Skilled musicians are indeed subject to the McGurk effect

Stephen Politzer-Ahles, Lei Pan

Research output: Journal article publicationJournal articleAcademic researchpeer-review

1 Citation (Scopus)


The McGurk effect is an illusion whereby speech sounds are often mis-categorized when the auditory cues in the stimulus conflict with the visual cues from the speaker's face. A recent study claims that 'skilled musicians are not subject to' this effect. It is not clear, however, if this is intended to mean that skilled musicians do not experience the McGurk effect at all, or if they just experience it to a lesser magnitude than nonmusicians. The study also does not statistically demonstrate either of these conclusions, as it does report a numerical (albeit non-significant) McGurk effect for musicians and does not report a significant difference between musicians' and non-musicians' McGurk effect sizes. This article reports a pre-registered, higher-power replication of that study (using twice the sample size and changing from a between- to a within-participants manipulation). Contrary to the original study's conclusion, we find that musicians do show a large and statistically significant McGurk effect and that their effect is no smaller than that of non-musicians.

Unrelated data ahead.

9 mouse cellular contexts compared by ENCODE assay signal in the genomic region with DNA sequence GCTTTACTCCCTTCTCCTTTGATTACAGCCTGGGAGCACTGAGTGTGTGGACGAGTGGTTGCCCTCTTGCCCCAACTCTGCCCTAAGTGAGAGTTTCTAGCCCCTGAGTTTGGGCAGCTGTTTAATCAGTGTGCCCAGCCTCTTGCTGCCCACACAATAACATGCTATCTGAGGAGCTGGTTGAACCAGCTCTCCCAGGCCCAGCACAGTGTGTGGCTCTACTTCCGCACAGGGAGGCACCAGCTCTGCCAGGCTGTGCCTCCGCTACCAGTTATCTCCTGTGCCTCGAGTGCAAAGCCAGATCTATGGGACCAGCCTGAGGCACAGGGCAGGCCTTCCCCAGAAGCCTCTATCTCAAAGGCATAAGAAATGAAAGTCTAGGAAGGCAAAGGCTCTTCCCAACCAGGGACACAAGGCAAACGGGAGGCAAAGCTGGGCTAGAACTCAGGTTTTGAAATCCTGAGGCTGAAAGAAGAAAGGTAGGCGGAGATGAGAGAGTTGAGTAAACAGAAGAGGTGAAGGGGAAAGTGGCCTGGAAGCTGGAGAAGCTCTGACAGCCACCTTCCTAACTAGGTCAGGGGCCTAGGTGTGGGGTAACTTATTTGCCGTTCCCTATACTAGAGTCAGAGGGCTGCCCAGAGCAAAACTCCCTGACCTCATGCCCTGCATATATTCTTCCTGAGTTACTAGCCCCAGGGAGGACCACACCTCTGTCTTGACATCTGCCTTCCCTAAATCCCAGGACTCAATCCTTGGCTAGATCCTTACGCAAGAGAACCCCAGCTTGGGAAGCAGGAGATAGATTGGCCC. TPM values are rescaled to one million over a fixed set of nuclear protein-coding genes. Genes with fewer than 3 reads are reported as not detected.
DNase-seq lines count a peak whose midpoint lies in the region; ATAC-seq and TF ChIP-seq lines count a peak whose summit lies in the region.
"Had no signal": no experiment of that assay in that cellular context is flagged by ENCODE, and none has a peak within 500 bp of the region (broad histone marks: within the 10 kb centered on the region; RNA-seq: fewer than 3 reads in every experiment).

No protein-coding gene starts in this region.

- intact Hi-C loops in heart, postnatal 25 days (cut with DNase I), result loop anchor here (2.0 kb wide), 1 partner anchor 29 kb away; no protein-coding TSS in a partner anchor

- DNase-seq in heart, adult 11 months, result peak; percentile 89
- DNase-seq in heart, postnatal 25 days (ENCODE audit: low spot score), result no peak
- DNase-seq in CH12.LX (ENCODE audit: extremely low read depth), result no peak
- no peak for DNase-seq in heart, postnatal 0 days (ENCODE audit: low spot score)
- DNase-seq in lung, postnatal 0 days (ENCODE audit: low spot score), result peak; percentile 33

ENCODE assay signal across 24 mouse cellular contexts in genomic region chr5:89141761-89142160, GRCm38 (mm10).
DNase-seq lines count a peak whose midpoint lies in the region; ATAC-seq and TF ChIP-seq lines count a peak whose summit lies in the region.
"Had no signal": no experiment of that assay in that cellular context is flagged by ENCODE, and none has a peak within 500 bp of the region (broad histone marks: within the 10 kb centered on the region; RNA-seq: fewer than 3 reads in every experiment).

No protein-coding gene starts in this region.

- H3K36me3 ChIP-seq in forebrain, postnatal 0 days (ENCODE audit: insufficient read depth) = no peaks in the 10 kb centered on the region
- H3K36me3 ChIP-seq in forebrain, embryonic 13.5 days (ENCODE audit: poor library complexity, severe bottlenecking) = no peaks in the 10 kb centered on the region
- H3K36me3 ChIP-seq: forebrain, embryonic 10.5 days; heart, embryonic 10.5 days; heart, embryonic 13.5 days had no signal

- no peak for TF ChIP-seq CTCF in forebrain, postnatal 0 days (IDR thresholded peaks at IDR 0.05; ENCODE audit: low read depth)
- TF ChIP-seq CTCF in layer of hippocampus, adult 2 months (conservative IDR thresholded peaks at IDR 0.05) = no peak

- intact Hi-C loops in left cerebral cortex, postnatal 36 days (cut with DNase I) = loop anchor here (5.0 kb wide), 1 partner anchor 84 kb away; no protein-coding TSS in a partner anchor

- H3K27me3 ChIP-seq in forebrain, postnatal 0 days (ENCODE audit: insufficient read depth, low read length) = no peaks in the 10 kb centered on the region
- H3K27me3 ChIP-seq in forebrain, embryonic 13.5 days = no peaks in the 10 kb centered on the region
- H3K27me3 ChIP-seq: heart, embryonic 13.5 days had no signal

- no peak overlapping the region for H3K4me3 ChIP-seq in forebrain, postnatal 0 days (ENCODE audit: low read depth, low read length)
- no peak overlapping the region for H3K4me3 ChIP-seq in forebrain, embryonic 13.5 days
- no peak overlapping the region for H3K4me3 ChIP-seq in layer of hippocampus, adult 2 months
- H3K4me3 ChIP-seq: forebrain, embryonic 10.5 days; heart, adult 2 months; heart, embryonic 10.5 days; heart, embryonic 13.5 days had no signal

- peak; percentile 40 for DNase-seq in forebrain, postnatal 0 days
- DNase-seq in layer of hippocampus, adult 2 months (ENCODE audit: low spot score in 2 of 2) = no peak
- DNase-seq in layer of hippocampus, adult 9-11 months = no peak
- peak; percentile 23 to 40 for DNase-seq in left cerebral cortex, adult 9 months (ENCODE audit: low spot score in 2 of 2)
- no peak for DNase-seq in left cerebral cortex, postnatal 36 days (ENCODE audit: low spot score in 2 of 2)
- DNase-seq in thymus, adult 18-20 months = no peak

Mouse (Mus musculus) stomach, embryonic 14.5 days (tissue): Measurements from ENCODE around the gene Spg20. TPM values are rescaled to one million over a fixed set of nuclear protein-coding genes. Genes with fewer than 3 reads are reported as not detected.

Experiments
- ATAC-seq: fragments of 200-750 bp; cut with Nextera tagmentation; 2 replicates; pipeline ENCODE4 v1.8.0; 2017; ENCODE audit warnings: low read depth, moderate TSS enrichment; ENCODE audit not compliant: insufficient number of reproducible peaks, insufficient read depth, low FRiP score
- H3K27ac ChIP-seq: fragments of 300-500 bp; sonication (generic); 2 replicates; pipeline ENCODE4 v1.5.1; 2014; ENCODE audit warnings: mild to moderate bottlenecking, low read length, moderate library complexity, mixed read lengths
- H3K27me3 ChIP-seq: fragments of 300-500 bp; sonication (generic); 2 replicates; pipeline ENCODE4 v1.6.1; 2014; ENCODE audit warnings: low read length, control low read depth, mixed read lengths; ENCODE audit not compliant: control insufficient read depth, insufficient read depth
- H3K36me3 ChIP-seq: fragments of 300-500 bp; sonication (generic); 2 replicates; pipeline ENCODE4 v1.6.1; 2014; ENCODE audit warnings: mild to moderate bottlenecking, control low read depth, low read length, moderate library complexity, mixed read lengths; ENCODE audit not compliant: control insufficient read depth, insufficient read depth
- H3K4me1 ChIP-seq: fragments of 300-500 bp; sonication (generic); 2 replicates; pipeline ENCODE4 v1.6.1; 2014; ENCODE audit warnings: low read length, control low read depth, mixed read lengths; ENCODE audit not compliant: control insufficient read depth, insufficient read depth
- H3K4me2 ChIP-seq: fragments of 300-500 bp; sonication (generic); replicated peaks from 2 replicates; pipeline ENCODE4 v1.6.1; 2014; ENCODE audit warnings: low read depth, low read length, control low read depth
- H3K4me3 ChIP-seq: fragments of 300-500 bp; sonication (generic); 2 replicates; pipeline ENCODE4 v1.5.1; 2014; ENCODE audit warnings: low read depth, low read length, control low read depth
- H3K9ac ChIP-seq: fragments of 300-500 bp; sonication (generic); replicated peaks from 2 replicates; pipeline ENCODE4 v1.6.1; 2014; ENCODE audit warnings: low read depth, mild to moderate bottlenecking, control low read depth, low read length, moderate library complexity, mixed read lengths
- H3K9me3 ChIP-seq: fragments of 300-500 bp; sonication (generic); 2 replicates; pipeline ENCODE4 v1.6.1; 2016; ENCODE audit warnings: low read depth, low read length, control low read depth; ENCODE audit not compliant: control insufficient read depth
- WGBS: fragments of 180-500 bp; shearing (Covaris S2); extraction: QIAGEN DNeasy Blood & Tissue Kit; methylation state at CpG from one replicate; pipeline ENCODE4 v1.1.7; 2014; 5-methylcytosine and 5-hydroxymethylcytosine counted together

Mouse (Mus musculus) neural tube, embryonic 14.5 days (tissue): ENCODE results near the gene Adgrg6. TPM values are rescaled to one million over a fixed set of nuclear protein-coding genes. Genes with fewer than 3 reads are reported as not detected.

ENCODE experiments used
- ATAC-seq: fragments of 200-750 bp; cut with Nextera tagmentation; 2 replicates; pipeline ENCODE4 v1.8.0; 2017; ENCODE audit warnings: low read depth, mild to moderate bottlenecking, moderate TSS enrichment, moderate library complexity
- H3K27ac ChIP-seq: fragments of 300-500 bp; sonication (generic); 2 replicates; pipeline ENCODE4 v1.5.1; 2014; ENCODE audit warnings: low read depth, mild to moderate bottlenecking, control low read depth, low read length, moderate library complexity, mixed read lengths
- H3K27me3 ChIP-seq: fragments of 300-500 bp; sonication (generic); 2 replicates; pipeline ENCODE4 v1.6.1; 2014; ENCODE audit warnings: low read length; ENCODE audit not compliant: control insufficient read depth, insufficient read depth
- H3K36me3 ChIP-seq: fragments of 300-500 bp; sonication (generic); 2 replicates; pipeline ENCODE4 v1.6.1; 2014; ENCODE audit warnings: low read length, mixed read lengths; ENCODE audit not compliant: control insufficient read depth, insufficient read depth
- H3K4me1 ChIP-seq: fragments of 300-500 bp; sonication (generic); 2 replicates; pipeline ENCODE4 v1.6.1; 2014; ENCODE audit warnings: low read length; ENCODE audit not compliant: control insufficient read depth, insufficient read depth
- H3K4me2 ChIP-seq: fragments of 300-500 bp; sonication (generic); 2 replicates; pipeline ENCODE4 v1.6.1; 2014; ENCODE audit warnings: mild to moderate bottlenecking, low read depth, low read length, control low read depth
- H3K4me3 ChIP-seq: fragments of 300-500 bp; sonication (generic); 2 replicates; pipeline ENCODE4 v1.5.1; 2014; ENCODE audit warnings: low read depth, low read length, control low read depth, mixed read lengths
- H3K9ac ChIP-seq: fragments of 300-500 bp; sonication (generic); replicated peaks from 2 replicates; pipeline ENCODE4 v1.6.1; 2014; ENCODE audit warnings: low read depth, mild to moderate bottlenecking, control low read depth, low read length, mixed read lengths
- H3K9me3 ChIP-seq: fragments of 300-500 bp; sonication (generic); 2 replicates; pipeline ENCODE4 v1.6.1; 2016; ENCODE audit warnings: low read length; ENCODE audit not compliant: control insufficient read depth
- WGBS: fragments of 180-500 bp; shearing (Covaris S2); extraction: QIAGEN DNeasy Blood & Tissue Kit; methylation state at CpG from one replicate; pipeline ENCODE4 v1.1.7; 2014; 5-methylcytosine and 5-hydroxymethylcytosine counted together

Original languageEnglish
Article number181868
JournalRoyal Society Open Science
Issue number4
Publication statusPublished - 1 Apr 2019


  • Audiovisual integration
  • McGurk effect
  • Musicians
  • Replication
  • Speech perception

ASJC Scopus subject areas

  • General


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